Our intestinal system contains around 1.5kg of microbes (bacteria) and, in recent decades, it is becoming more and more apparent that these bacteria can have widespread effects on our physical and mental health.

There are over 1000 different species of bacteria in every person, and the make-up of each persons’ bacterial fingerprint is one of thefactorsthat effects our health. Having more or less of certain species can have positive and negative consequences, and, in general, the more diverse your bacterial composition, the better[1]. However, as we age, our the bacteria in our gut often becomes less diverse and contain less of the ‘beneficial’ bacteria [2].

That’s why, making sure to get fruit and vegetables in our diet, to increase our fibre intake, is important as we age.

Another approach to maintaining our gut health as we get older is to consider supplementing with a probiotic. Probiotics are one or more of the beneficial bacteria that you could consume, usually as a capsule. In elderly participants, supplementing with probiotics has been shown to:

-  Improve immune function, and reduce risk of illness. Furthermore, it appears that subjects with the weakest baseline responsiveness benefited the most by the probiotic supplementation [3]

-  Reduce inflammation, and increase anti-inflammatory short-chain fatty acids (SCFA) [4]. These SCFA are produced by the bacteria in our digestive system, but we typically produce less of them as we age [5].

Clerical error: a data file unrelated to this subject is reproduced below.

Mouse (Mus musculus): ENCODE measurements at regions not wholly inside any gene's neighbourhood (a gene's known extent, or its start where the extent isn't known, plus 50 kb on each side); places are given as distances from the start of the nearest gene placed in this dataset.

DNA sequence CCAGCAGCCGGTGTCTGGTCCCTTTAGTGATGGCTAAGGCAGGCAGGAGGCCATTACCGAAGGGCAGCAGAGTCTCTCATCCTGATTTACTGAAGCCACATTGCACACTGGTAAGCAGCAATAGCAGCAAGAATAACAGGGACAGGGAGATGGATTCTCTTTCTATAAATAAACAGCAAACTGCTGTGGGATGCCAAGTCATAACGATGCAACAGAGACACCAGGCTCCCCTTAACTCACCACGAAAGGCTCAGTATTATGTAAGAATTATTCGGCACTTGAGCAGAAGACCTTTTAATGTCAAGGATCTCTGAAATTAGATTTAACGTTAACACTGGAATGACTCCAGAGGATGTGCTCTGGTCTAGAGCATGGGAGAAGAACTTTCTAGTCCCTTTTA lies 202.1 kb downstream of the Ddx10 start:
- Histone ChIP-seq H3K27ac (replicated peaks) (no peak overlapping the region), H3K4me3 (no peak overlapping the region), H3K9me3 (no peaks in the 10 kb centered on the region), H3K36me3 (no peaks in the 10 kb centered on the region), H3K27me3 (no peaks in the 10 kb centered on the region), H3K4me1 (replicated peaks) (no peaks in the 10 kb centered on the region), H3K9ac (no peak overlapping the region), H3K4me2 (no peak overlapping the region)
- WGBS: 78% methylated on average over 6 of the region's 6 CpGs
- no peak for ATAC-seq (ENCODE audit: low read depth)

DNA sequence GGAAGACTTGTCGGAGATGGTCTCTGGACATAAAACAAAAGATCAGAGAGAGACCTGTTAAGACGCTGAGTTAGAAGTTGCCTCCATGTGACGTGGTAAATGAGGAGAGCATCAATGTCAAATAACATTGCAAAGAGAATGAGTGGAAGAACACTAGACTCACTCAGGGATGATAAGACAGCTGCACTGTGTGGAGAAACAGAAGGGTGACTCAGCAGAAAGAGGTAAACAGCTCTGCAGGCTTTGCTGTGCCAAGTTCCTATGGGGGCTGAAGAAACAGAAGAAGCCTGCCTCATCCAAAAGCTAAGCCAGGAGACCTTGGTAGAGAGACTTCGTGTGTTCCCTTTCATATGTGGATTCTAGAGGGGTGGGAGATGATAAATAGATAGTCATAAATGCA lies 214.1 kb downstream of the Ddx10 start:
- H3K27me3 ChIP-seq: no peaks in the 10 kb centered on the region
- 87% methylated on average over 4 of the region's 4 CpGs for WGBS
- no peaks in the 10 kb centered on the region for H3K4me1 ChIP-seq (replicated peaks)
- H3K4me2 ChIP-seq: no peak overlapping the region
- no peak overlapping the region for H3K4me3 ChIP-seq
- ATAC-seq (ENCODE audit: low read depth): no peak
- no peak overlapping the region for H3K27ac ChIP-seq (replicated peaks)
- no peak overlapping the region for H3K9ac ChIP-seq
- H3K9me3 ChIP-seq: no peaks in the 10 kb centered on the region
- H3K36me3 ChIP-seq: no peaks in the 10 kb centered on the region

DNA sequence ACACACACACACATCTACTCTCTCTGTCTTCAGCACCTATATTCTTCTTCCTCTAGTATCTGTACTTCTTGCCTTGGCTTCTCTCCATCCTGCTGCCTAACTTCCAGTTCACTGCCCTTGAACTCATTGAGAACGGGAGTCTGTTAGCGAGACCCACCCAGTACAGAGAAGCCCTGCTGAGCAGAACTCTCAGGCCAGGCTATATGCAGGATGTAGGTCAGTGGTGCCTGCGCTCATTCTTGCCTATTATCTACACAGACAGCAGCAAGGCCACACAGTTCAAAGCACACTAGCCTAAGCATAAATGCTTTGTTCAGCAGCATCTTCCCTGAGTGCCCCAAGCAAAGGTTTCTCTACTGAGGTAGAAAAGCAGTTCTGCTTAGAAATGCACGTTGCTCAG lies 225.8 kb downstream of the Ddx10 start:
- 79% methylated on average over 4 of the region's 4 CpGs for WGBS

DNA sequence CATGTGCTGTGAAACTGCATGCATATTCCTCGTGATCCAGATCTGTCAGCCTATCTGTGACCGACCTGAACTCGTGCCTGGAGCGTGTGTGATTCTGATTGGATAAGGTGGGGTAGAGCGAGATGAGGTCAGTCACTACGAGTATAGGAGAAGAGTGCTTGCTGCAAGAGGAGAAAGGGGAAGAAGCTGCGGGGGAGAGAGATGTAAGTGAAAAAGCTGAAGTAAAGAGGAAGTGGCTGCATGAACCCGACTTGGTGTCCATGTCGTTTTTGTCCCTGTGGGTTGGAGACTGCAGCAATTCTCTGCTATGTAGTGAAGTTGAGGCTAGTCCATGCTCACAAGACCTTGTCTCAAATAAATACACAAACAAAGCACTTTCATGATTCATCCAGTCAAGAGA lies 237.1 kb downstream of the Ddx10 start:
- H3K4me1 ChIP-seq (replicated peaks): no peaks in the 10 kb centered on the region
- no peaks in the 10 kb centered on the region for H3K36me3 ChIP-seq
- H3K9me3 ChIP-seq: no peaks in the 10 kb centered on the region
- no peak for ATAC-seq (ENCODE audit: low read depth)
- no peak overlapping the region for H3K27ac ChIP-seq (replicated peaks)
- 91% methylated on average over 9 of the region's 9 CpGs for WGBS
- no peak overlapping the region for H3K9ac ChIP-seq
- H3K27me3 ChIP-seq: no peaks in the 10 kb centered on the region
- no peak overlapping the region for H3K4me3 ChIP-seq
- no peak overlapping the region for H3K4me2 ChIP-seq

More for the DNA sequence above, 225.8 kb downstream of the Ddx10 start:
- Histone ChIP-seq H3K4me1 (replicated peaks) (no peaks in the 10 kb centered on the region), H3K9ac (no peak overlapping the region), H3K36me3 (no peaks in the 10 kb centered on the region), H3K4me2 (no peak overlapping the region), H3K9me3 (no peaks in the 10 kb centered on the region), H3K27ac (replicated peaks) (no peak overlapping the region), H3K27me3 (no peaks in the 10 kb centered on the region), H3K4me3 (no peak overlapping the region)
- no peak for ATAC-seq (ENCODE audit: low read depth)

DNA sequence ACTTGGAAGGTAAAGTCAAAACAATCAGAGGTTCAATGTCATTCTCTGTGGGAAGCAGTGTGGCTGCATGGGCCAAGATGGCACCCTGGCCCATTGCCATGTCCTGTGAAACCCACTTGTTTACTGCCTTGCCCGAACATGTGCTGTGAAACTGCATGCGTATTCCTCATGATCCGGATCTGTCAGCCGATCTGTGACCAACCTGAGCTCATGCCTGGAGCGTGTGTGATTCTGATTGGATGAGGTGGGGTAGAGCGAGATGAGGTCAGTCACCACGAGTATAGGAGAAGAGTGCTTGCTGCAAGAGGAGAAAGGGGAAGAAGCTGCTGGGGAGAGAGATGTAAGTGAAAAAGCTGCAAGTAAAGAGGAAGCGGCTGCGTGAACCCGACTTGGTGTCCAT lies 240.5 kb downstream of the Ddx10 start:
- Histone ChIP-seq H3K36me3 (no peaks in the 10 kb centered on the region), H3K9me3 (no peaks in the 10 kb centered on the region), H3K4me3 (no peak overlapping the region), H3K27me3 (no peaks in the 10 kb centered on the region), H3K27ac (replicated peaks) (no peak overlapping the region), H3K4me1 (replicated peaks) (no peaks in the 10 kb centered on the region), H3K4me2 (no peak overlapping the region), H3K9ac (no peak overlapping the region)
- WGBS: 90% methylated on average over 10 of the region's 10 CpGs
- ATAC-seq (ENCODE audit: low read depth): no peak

-  Improve symptoms of constipation [6]

-  Lower the incidence of diarrhea associated with antibiotic use [7]

In general, probiotics containing more than one species appear to be more effective than those with just one species. Look for products containing species called Lactobacillus and Bifidobacterium, and for products with around 25 billion CFUs.


  1. Qin, J., et al., A human gut microbial gene catalogue established by metagenomic sequencing. Nature, 2010. 464(7285): p. 59-65.
  2. Landete, J.M., et al., Probiotic Bacteria for Healthier Aging: Immunomodulation and Metabolism of Phytoestrogens. Biomed Res Int, 2017. 2017: p. 5939818.
  3. Tiihonen, K., A.C. Ouwehand, and N. Rautonen, Human intestinal microbiota and healthy ageing. Ageing Res Rev, 2010. 9(2): p. 107-16.
  4. Macfarlane, S., et al., Synbiotic consumption changes the metabolism and composition of the gut microbiota in older people and modifies inflammatory processes: a randomised, double-blind, placebo-controlled crossover study. Aliment Pharmacol Ther, 2013. 38(7): p. 804-16.
  5. Rampelli, S., et al., Functional metagenomic profiling of intestinal microbiome in extreme ageing. Aging (Albany NY), 2013. 5(12): p. 902-12.
  6. Chmielewska, A. and H. Szajewska, Systematic review of randomised controlled trials: probiotics for functional constipation. World J Gastroenterol, 2010. 16(1): p. 69-75.
  7. Rondanelli, M., et al., Review on microbiota and effectiveness of probiotics use in older. World J Clin Cases, 2015. 3(2): p. 156-62.